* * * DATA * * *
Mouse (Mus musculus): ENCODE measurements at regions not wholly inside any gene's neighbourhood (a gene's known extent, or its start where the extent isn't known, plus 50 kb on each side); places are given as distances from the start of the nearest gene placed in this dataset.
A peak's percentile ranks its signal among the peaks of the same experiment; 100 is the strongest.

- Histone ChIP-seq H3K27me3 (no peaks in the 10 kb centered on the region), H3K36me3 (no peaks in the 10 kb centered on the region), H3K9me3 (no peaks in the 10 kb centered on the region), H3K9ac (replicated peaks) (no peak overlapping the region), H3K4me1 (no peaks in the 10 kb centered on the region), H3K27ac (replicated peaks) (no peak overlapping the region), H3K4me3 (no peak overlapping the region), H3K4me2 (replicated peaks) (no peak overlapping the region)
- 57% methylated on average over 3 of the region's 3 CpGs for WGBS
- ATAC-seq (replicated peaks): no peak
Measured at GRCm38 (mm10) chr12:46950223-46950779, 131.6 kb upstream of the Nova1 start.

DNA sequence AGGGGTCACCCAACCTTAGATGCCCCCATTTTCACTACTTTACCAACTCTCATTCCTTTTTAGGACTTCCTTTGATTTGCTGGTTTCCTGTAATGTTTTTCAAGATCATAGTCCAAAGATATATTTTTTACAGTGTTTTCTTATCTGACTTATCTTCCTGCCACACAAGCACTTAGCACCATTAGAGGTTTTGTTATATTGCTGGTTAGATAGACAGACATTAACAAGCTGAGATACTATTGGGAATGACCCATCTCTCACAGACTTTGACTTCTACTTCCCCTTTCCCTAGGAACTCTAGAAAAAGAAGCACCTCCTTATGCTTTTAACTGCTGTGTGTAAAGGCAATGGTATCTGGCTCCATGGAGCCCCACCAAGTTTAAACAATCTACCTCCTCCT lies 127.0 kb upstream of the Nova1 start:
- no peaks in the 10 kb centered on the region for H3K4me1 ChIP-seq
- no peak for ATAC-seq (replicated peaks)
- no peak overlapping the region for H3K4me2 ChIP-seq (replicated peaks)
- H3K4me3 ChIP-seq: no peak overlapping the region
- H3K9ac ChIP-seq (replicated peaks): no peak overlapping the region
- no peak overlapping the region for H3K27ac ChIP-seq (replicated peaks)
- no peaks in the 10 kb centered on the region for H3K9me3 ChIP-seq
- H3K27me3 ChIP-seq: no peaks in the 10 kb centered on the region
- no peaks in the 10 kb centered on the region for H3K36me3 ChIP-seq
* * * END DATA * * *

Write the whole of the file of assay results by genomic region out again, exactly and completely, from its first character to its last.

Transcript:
Mouse (Mus musculus): ENCODE measurements at regions not wholly inside any gene's neighbourhood (a gene's known extent, or its start where the extent isn't known, plus 50 kb on each side); places are given as distances from the start of the nearest gene placed in this dataset.
A peak's percentile ranks its signal among the peaks of the same experiment; 100 is the strongest.

- Histone ChIP-seq H3K27me3 (no peaks in the 10 kb centered on the region), H3K36me3 (no peaks in the 10 kb centered on the region), H3K9me3 (no peaks in the 10 kb centered on the region), H3K9ac (replicated peaks) (no peak overlapping the region), H3K4me1 (no peaks in the 10 kb centered on the region), H3K27ac (replicated peaks) (no peak overlapping the region), H3K4me3 (no peak overlapping the region), H3K4me2 (replicated peaks) (no peak overlapping the region)
- 57% methylated on average over 3 of the region's 3 CpGs for WGBS
- ATAC-seq (replicated peaks): no peak
Measured at GRCm38 (mm10) chr12:46950223-46950779, 131.6 kb upstream of the Nova1 start.

DNA sequence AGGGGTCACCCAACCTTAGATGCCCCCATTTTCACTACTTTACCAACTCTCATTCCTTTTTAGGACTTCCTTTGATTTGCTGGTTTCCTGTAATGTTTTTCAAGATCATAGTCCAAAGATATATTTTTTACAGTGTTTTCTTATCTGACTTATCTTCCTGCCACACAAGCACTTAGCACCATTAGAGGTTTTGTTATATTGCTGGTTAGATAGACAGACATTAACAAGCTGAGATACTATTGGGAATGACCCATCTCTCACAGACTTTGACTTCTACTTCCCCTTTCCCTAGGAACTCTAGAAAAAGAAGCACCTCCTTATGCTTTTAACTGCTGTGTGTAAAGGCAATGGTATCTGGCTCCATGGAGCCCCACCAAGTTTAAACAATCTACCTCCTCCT lies 127.0 kb upstream of the Nova1 start:
- no peaks in the 10 kb centered on the region for H3K4me1 ChIP-seq
- no peak for ATAC-seq (replicated peaks)
- no peak overlapping the region for H3K4me2 ChIP-seq (replicated peaks)
- H3K4me3 ChIP-seq: no peak overlapping the region
- H3K9ac ChIP-seq (replicated peaks): no peak overlapping the region
- no peak overlapping the region for H3K27ac ChIP-seq (replicated peaks)
- no peaks in the 10 kb centered on the region for H3K9me3 ChIP-seq
- H3K27me3 ChIP-seq: no peaks in the 10 kb centered on the region
- no peaks in the 10 kb centered on the region for H3K36me3 ChIP-seq